Two separate studies are suggesting that many people may be better off renting than buying a home… or may not have a choice.
New analysis by realtor.com finds that the monthly costs of buying a home have risen 14% in the past year compared to an increase in rent of just 4%.
It also highlights that just 41% of the US population lives in a county where a median-household income can afford a median-priced home.
In July 2018, the median monthly cost to buy a home was $1,647, compared to the average cost to rent a home at $1,267.
"Even setting aside big upfront expenses like a down payment, rising month-by-month costs are likely keeping many people from purchasing," said Danielle Hale, chief economist at realtor.com. “Since home ownership has historically been an important source of household wealth creation, it could be problematic if this trend continues for too long. Still, even in places where renting is currently more affordable, rising home prices provide wealth building opportunity for home buyers."
Better ways to generate wealth
While generating wealth is not everyone’s purpose for buying their own home, if it is then there may be better options according to another new study.
Florida Atlantic University and Florida International University faculty’s latest national Beracha, Hardin & Johnson Buy vs. Rent (BH&J) Index compares the wealth gained from rising equity for homeowners against those who rent a similar home and reinvest all the money they would have spent on ownership.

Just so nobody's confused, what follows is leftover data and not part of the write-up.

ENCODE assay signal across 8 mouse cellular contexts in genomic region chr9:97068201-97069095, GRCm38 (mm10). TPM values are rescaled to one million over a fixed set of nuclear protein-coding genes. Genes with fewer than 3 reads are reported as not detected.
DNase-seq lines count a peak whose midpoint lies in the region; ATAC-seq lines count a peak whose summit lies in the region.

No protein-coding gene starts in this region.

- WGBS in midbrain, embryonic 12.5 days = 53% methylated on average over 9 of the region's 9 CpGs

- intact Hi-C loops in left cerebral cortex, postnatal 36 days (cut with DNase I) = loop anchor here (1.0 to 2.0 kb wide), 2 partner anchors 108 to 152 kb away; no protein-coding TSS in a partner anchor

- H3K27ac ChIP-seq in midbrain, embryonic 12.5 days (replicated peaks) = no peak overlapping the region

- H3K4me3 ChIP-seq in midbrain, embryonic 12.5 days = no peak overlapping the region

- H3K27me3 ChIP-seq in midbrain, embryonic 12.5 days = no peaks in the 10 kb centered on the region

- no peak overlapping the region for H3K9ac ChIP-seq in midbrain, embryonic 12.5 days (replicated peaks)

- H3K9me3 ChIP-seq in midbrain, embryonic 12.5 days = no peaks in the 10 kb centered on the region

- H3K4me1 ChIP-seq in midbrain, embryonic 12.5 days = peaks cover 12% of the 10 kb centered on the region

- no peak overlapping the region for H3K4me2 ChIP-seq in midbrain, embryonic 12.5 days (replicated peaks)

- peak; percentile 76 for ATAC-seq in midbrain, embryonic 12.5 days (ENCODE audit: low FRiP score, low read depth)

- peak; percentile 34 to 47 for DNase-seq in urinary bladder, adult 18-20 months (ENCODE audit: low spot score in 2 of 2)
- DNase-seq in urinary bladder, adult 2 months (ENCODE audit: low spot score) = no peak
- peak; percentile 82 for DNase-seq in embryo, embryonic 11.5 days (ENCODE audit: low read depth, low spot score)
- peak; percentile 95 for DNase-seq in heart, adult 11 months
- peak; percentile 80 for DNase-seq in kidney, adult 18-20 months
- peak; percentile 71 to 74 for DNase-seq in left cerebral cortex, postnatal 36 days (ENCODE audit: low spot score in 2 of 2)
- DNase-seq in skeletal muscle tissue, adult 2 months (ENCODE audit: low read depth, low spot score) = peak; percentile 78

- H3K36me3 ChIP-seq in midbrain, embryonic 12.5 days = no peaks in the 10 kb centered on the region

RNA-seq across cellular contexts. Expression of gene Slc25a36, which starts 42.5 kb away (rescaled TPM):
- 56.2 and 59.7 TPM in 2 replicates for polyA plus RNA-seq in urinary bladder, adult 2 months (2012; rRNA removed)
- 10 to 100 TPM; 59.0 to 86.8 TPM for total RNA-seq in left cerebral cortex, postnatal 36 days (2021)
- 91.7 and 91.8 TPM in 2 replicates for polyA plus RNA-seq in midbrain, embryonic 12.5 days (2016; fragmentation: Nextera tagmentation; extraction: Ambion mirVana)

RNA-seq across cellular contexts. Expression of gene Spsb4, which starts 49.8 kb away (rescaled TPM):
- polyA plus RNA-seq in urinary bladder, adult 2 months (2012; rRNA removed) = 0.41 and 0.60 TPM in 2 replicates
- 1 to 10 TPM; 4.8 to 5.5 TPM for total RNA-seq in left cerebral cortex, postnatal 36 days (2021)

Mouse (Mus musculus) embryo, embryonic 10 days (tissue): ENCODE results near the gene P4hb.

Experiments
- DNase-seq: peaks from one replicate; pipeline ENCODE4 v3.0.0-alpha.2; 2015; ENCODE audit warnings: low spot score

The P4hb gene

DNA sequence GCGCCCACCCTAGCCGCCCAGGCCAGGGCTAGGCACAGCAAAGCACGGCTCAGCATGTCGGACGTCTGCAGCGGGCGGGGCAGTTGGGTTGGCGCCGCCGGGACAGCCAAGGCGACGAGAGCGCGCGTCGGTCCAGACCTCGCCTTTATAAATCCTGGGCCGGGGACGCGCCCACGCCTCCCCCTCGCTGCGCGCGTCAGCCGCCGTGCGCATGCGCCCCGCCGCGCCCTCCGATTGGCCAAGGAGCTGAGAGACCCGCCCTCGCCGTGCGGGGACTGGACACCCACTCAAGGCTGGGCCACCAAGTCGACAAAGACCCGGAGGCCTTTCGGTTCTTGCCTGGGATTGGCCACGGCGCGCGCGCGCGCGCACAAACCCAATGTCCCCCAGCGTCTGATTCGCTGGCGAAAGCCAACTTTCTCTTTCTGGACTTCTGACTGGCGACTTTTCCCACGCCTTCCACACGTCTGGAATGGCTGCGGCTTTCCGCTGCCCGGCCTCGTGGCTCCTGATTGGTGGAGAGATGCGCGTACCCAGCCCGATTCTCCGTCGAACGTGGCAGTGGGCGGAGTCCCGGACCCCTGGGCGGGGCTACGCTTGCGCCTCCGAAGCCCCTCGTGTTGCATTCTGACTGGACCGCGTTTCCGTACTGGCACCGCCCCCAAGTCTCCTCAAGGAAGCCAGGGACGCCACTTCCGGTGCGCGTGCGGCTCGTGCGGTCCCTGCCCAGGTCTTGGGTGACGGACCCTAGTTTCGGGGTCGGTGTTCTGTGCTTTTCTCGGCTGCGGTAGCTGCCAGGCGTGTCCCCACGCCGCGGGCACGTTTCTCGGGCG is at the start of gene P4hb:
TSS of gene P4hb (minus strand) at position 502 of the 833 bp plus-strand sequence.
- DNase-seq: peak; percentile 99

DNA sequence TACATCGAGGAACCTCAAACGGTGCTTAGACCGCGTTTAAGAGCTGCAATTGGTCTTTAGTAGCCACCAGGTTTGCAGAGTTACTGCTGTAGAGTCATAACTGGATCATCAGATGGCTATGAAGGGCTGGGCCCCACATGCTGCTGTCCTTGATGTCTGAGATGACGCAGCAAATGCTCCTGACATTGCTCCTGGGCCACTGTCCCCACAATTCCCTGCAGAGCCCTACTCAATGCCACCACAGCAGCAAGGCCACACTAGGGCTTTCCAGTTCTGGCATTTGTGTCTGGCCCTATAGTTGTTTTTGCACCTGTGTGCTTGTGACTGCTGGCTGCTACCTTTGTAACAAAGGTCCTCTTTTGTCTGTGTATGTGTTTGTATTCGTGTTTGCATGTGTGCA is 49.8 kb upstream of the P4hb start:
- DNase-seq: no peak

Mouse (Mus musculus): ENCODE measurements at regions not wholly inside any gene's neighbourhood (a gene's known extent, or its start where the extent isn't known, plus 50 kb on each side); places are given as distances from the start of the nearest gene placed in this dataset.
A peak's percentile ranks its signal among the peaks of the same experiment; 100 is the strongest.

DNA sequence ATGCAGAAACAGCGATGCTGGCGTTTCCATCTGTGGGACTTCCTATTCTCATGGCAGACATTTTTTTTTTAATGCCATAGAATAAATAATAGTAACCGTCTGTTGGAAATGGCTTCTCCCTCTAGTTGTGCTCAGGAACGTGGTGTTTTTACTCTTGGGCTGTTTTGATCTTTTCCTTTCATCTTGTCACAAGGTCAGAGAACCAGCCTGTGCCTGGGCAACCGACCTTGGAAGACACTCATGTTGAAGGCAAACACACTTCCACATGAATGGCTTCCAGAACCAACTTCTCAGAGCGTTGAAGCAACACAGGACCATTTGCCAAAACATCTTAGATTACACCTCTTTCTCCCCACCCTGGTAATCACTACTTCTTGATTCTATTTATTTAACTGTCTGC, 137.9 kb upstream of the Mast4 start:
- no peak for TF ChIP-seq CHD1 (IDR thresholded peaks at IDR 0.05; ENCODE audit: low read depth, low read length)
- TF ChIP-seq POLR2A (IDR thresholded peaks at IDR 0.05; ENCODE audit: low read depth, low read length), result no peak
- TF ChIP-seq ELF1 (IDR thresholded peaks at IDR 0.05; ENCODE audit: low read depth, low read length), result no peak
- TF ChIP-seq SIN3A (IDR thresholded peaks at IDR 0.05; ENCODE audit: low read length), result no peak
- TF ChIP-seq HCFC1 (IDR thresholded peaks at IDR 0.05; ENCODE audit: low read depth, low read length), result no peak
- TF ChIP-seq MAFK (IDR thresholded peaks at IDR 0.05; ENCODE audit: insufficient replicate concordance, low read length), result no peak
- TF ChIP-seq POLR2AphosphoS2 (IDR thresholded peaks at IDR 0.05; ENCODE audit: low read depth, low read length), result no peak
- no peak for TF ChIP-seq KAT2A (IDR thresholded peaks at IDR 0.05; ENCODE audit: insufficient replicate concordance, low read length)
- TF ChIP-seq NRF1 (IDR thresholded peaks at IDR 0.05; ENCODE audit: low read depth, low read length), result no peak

It found that in 16 of the 23 cities analyzed more wealth would be generated over a set period of time from renting and reinvesting rather than owning a home.
The last time the majority crossed into rent territory was in 1999 and since 2010 ownership has been in favor.
The index is based on averages and within a market there would be winners and losers but the index gives an indication of changing conditions compared to historic data.
Currently, Atlanta, Dallas, Denver, Honolulu, Houston, Kansas City, Los Angeles, Miami, Minneapolis, Philadelphia, Pittsburgh, Portland, San Diego, San Francisco, Seattle and St. Louis, are all in rent territory and all will be experiencing downward pressure on the demand for ownership.
"It is clear that we are at a point where markets will begin to see downward pricing pressure, implying in some markets annual pricing increases will begin to slow," said Ken Johnson, Ph.D., a real estate economist and one of the index's creators in FAU's College of Business.
Dallas leading ‘best buy’ markets
The best buys in the country appear to be in the Midwest and Northeast, with Chicago and Cleveland possessing the lowest/best ownership scores.
Of all the cities in the BH&J Index, Johnson said, Dallas is most alarming with a score of .888.
"Across all of the data for the Index going back to 1982, only 49 times has a market in any given quarter been at this score or higher," Johnson said. "All of these markets experienced significant price declines in their residential housing prices."
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